But 2013 is shaping up as anything but a typical year, and market bulls depending on this trend do so in the face of a slew of obstacles against such dramatic moves higher.
"We've got a lot of excessive bullish sentiment," said Jeff Hirsch, editor in chief at the Stock Trader's Almanac, an industry bible regarding prevailing historical trends. "We are running into the typical seasonal behavior, with November, December and January up and the best six months doing well. My feeling is we have another 5 percent or so on the upside and then we will start to weaken."
Hirsch believes both technical factors - the obstacles of new highs that have been hard to break - as well as the fundamentals of a weak U.S. and global economy could limit market gains.The S&P 500 already has jumped 5.3 percent in January, and when that has happened, good things usually follow.
In the 11 previous instances, gains have ranged from the 45 percent rampage in 1954 to a 2.03 percent rise during 1987, when a roaring market got wiped out by Black Monday on Oct. 29. The average increase has been 24.3 percent. (Read More: Does Strong January Signal Up, Up and Away?)
However, that's a pretty small statistical base over a 62-year period, so it has an inherent level of unreliability.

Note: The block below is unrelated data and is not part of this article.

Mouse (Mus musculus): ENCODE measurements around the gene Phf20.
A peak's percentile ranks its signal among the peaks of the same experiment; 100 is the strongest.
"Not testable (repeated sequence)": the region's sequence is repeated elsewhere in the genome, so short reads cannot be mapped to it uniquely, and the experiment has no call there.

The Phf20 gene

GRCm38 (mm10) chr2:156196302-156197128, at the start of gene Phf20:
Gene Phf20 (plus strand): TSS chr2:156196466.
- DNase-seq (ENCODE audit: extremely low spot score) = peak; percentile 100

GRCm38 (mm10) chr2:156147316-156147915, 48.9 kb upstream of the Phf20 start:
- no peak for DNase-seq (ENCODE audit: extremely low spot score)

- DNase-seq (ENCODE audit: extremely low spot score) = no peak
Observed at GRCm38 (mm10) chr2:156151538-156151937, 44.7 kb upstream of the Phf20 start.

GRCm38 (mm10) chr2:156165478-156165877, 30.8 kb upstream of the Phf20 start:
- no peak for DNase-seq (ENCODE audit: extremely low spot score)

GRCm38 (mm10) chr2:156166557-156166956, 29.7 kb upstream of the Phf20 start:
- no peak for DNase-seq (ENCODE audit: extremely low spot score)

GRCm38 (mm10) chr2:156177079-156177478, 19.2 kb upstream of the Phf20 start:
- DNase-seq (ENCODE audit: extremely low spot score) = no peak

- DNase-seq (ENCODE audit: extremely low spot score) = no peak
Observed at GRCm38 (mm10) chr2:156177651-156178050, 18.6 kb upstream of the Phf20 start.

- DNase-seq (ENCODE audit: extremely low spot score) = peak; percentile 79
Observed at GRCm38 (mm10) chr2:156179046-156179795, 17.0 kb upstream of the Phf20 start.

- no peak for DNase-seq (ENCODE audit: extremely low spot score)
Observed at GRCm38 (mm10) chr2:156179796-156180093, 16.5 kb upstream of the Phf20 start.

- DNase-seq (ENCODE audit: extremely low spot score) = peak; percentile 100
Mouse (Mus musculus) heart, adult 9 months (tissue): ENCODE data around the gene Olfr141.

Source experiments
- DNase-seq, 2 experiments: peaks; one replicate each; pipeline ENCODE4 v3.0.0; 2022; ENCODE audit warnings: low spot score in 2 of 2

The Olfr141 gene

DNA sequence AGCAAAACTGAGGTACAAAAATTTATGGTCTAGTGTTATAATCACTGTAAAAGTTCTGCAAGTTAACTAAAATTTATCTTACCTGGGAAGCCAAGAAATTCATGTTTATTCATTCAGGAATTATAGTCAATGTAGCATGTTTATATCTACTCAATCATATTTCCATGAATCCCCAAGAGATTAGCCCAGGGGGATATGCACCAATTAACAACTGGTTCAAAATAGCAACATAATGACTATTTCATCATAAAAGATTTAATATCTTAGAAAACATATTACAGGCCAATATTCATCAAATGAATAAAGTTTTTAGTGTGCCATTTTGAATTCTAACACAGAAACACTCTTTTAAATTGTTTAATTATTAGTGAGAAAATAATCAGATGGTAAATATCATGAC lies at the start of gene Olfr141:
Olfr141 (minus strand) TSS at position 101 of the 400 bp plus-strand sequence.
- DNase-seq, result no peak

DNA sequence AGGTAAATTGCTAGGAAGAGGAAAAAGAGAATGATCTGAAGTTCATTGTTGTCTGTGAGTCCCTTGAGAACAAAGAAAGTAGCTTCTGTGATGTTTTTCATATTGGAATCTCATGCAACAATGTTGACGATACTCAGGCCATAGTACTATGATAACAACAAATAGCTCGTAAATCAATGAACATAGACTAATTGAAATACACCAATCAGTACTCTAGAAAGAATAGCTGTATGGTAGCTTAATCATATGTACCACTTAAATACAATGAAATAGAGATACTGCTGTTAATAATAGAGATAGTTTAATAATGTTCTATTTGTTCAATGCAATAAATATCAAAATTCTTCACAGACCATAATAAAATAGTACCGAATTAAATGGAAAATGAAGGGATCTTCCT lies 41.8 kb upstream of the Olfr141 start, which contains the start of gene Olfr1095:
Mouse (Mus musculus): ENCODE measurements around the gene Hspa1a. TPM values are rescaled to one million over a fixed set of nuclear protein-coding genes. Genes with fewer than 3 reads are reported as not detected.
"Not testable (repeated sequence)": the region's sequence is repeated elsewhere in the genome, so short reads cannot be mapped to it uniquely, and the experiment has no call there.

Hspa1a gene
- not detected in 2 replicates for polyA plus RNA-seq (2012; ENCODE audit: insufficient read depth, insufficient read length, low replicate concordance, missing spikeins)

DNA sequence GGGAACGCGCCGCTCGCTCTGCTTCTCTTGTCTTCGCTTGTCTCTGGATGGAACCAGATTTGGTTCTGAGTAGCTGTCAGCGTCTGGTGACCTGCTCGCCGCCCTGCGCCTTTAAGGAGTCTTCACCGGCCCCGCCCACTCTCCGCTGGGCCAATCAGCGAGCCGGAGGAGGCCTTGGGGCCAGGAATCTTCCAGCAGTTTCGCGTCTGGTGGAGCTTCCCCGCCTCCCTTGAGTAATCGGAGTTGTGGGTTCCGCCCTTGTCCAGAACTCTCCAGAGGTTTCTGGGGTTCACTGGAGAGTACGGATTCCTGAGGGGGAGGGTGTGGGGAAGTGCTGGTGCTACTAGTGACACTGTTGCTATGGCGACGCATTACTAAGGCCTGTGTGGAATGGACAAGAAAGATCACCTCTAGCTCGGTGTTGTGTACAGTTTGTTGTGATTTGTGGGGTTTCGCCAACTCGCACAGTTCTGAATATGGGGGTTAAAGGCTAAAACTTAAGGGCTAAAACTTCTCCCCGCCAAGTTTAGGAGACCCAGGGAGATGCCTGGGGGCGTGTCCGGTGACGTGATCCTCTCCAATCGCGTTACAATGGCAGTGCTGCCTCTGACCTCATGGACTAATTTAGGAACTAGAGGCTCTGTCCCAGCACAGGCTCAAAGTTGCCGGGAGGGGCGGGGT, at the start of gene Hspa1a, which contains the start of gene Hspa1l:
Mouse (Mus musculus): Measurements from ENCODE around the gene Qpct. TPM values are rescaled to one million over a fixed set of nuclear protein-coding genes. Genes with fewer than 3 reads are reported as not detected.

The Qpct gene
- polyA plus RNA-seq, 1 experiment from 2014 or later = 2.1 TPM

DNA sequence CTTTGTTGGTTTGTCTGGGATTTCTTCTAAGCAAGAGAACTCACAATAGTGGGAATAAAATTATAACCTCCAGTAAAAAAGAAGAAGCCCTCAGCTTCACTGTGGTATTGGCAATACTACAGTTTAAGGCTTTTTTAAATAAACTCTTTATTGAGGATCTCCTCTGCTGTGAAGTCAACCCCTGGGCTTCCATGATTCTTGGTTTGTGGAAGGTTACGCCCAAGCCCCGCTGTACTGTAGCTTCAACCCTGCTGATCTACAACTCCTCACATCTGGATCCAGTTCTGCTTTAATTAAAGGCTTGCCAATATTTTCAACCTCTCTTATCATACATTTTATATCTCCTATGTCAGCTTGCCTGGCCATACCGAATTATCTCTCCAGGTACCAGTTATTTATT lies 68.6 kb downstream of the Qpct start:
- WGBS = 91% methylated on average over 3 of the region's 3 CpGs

Plus, most of those rallies - eight in all - took place when the U.S. economy grew at at least a 2.3 percent rate, with six of the those years featuring at least 3.2 percent growth rates and the median for the 11 years at 2.75 percent.
Most economists expect growth this year to be 2 percent or worse this year, and the fourth quarter of 2012 actually showed a surprise contraction in gross domestic product of 0.1 percent. (Read More: Why This Is 'Best-Looking' GDP Drop You'll Ever See)
Consequently, the U.S. stock market could have a hard time eclipsing its current levels, let alone make a run at a catapult of the S&P 500 toward the 1,700 range.
Capital Economics said pressures from inside the U.S. corporate and political structures as well as weakness from Europe will cause the market to be little changed from current levels by the end of the year.
"One of the reasons we doubt the US stock market will rise by more than we forecast in the first half of this year is that we think the profit cycle may have turned," the firm said in a look-ahead analysis. "Investors' worst fears may have eased by the second half of this year. But concerns about the sustainability of US fiscal policy are unlikely to disappear so long as Congress remains divided. And even if they subside temporarily, they may simply be replaced by fresh worries about growing tensions in the euro-zone."